The Six Senses hotel opened in Crans-Montana, Switzerland, in February 2023. (Source: Six Senses)
The Six Senses hotel opened in Crans-Montana, Switzerland, in February 2023. (Source: Six Senses)

Luxury Swiss Hotel Installs Transcritical CO2 Booster System for Refrigeration and Heat Recovery

Ultrafroid, a Swiss refrigeration contractor, has installed a transcritical CO2 (R744) booster system – manufactured by Italian OEM Enex – in a new Six Senses hotel at the Crans-Montana ski resort in Switzerland.

The refrigeration system, which was commissioned in early December 2022, serves 26 medium-temperature (MT) cold rooms, 11 refrigerated Ginox cabinets and 5 low-temperature (LT) cold rooms across the hotel’s seven restaurants and bars. It also provides space heating and hot water for the hotel via heat recovery, explained Cédric Zufferey, Technical Officer at Ultrafroid.

While the seven-story luxury hotel opened on February 1, 2023, installation for the refrigeration system’s piping began in mid-2021, he added.

Reliable and efficient

The CO2 rack consists of six semi-hermetic reciprocating compressors from Italian manufacturer Dorin. Four of the compressors serve MT and the remaining two are for LT, said Zufferey.

“We only use Dorin compressors for COsystems since we started installing them,” he said. “They are very reliable and efficient.”

Ultrafroid’s transcritical CO2 rack at the Six Senses hotel in Crans-Montana, Switzerland. (Source: Ultrafroid)
Ultrafroid’s transcritical CO2 rack at the Six Senses hotel in Crans-Montana, Switzerland. (Source: Ultrafroid)

The system offers a capacity of 52kW (14.8TR) for MT, with supply temperatures of 1 to 10°C (33.8 to 50°F) and 8kW (2.3TR) for LT at -21°C (-5.8°F).

Due to the small capacity of the system and the ambient temperatures at the resort – which do not tend to exceed 29°C (84.2°F) – the system does not need any ejector or parallel compression technologies, he explained.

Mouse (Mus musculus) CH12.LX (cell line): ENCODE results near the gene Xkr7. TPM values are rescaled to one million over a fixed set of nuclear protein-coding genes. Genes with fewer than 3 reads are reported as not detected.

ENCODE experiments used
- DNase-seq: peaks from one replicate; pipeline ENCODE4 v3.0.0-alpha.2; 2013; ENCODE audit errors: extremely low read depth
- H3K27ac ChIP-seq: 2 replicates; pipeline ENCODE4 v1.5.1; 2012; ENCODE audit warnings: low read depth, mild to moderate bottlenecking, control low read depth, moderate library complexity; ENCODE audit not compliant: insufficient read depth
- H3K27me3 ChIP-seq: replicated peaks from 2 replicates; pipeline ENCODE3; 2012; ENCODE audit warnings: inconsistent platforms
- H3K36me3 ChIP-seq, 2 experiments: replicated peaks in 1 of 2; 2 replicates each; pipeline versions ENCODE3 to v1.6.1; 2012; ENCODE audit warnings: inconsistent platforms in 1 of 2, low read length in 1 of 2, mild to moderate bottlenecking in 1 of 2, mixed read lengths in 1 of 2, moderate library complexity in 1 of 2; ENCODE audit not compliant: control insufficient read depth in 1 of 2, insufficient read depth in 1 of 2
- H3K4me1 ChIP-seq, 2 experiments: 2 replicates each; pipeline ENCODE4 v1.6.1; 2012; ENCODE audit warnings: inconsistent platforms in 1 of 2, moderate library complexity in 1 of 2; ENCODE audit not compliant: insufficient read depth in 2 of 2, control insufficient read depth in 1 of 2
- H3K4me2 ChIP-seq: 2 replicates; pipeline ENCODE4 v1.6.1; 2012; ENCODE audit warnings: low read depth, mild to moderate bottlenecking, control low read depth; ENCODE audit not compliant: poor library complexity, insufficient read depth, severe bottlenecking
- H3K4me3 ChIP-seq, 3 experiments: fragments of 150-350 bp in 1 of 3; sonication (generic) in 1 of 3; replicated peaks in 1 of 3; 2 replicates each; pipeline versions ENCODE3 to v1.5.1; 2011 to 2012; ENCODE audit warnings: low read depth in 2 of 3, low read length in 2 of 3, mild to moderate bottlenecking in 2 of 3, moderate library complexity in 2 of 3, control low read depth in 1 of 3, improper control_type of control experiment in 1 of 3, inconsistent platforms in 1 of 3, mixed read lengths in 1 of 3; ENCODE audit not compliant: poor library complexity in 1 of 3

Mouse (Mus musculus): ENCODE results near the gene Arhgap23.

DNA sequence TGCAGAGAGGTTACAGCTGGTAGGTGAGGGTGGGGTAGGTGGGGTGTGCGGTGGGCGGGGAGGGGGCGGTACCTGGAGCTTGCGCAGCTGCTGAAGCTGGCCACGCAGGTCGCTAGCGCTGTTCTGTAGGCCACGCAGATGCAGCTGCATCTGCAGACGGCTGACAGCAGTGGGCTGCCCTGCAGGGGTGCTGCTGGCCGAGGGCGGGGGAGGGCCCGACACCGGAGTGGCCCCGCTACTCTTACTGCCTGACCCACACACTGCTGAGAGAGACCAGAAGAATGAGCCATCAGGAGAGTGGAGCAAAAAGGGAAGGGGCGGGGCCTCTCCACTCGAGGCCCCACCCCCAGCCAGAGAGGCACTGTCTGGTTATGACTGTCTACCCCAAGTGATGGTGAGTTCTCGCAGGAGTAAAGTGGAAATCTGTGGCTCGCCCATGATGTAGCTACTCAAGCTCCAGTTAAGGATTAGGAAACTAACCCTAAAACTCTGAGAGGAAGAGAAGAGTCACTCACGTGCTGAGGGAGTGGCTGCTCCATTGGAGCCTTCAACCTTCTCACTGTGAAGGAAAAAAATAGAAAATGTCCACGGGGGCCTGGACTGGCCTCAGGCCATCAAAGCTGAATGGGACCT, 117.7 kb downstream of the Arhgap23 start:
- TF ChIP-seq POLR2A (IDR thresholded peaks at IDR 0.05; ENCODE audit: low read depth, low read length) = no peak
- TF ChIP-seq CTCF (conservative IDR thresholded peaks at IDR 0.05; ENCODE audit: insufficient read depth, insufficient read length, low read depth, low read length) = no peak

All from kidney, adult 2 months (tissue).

“The system is very efficient compared to alternatives,” he added.

To further improve the efficiency of the system, 100% of its waste heat is recovered for space heating and hot water via an Alfa Laval brazed plate heat exchanger. A second, emergency heat exchanger from Italian manufacturer Klimal is used as a backup to disperse excess heat if heating demand is not high enough to require all of the system’s heat.

Fewer refrigerant leaks

The system at Six Senses is monitored by a total of 51 controls from Swiss manufacturer Digitel, explained the company’s CEO, Marc-Etienne Jan.

The whole system is monitored via Digitel’s central DC58-2 unit, which is installed next to the rack and connects to the rest of the controls in the rack and around the hotel.

Four DC24TR controls monitor the high and medium pressures of the booster system and heat recovery.

The six compressors are managed via three DC24D and three DC25 controls. According to Digitel, Enex built these controls into the rack’s electrical panel during manufacturing for smoother integration.

Thirty-one DIN-mounted DC24DE controls are installed in the hotel’s cold rooms, and 12 compact, panel-mounted DC24EE controls are installed in the system’s refrigerated cabinets. These units control super heat by means of an electronic expansion valve, said Jan.